As far as my son’s salvation goes, as I explained above, we don’t baptize until a person is already saved. Baptism is a proclamation of Christ’s saving grace bestowed upon us for salvation. He is already saved.

  • orthodachshund

    Don S @21 –

    I don’t believe we’re quite on the same page.

    Would you say it is possible to formulate a sentence that is in agreement with Holy Scripture?

    Is it possible to formulate a paragraph that is in agreement with Holy Scripture?

    Is it possible to formulate a sermon that is in agreement with Holy Scripture?

    You can see where I’m headed. I’m having difficulty figuring exactly where the line is where it becomes no longer possible to correctly express the Truth God has conveyed to us in His Word. I certainly don’t see such a line being crossed by the Lutheran Confessions.

    At my ordination I was asked, “Do you believe the canonical books of the Old and New Testaments to be the inspired Word of God and the only infallible rule of faith and practice?” I still do.

    Then I was asked, “Do you accept the three Ecumenical Creeds, namely, the Apostles’, the Nicene, and the Athanasian Creeds, as faithful testimonies to the truth of the Holy Scriptures, and do you reject all the errors which they condemn?” I still believe they faithfully testify to the truth of the Scriptures.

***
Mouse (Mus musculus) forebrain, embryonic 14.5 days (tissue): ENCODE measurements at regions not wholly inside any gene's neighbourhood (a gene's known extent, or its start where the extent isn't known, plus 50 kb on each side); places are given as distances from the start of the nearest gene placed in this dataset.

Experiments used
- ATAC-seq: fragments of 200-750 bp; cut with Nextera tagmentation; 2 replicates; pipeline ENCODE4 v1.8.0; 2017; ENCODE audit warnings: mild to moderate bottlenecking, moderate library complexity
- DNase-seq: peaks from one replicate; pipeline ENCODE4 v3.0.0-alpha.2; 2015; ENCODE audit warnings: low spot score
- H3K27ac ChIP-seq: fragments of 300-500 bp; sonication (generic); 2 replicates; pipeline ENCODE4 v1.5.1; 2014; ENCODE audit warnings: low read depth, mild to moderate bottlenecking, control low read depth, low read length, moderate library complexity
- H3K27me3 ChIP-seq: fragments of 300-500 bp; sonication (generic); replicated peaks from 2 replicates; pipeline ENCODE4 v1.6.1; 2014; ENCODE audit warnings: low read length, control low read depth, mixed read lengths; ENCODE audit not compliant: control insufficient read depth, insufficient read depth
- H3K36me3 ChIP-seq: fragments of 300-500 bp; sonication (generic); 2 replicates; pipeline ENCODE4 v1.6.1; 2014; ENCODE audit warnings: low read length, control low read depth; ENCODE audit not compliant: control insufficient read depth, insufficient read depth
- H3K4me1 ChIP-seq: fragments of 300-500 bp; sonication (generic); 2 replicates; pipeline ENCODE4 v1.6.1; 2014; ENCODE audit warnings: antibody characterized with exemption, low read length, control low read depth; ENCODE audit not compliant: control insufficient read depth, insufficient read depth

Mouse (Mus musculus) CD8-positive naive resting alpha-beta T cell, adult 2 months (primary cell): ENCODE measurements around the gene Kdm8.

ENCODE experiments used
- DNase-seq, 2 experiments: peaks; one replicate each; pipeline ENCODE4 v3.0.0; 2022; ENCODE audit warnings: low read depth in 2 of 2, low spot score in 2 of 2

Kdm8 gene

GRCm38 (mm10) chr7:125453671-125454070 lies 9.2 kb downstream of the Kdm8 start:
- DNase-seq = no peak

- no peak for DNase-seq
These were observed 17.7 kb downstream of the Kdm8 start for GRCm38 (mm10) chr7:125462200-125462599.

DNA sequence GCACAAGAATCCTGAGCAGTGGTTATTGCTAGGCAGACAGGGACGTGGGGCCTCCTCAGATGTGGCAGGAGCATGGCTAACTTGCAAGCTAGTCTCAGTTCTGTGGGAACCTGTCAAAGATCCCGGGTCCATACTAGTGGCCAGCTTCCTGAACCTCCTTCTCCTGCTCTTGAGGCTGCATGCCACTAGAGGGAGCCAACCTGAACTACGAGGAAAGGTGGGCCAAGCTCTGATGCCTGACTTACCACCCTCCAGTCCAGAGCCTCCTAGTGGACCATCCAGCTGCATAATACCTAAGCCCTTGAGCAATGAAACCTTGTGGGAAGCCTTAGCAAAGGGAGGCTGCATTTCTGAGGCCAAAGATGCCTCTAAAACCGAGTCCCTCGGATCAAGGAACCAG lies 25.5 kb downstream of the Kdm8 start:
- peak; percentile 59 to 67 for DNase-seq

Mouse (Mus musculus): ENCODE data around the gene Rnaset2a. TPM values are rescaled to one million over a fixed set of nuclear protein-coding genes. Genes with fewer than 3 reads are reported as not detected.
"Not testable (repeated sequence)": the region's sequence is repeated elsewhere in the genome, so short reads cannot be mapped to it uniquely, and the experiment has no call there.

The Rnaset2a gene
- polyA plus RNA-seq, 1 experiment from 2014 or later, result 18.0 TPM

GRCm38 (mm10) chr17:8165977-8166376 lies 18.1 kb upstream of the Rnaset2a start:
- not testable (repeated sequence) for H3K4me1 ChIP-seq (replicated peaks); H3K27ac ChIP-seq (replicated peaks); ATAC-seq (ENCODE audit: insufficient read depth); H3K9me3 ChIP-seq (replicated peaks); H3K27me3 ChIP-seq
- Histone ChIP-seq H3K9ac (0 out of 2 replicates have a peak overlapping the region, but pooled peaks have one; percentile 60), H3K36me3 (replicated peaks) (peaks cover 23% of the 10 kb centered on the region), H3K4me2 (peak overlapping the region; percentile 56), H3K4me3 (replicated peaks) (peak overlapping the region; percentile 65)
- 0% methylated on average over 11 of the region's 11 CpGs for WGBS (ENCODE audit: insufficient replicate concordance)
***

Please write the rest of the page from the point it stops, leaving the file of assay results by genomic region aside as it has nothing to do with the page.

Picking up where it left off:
Then I was asked, “Do you believe that the Unaltered Augsburg Confession is a true exposition of the Word of God and a correct exhibition of the doctrine of the Evangelical Lutheran Church; that the Apology of the Augsburg Confession, the Small and Large Catechisms of Martin Luther, the Smalcald Articles, the Treatise on the Authority and Primacy of the Pope, and the Formula of Concord–as these are contained in the Book of Concord–are also in agreement with this one scriptural faith?” Yes, I still believe these Lutheran Confessions are in agreement with God’s Word, a true exposition of it.

    Because the Lutheran Confessions agree with Holy Scripture, I have to believe the Lutheran church does have it right.

    You might object that because men have written these documents, they must, therefore, contain error. I disagree. While we would admit that the possibility for error in our Confessions does exist, the possibility by no means ensures the reality. We certainly make no claim of inerrancy for our Confessions; only God’s revealed Word can claim that. If an error were found in our Confessions, we would be the first to repudiate it, because our ultimate goal is to conform ourselves and our teaching to God’s Word. For over 400 years the enemies of our church have tried in vain to find an error in our Confessions, but they’ve failed to find any contradiction to Scripture.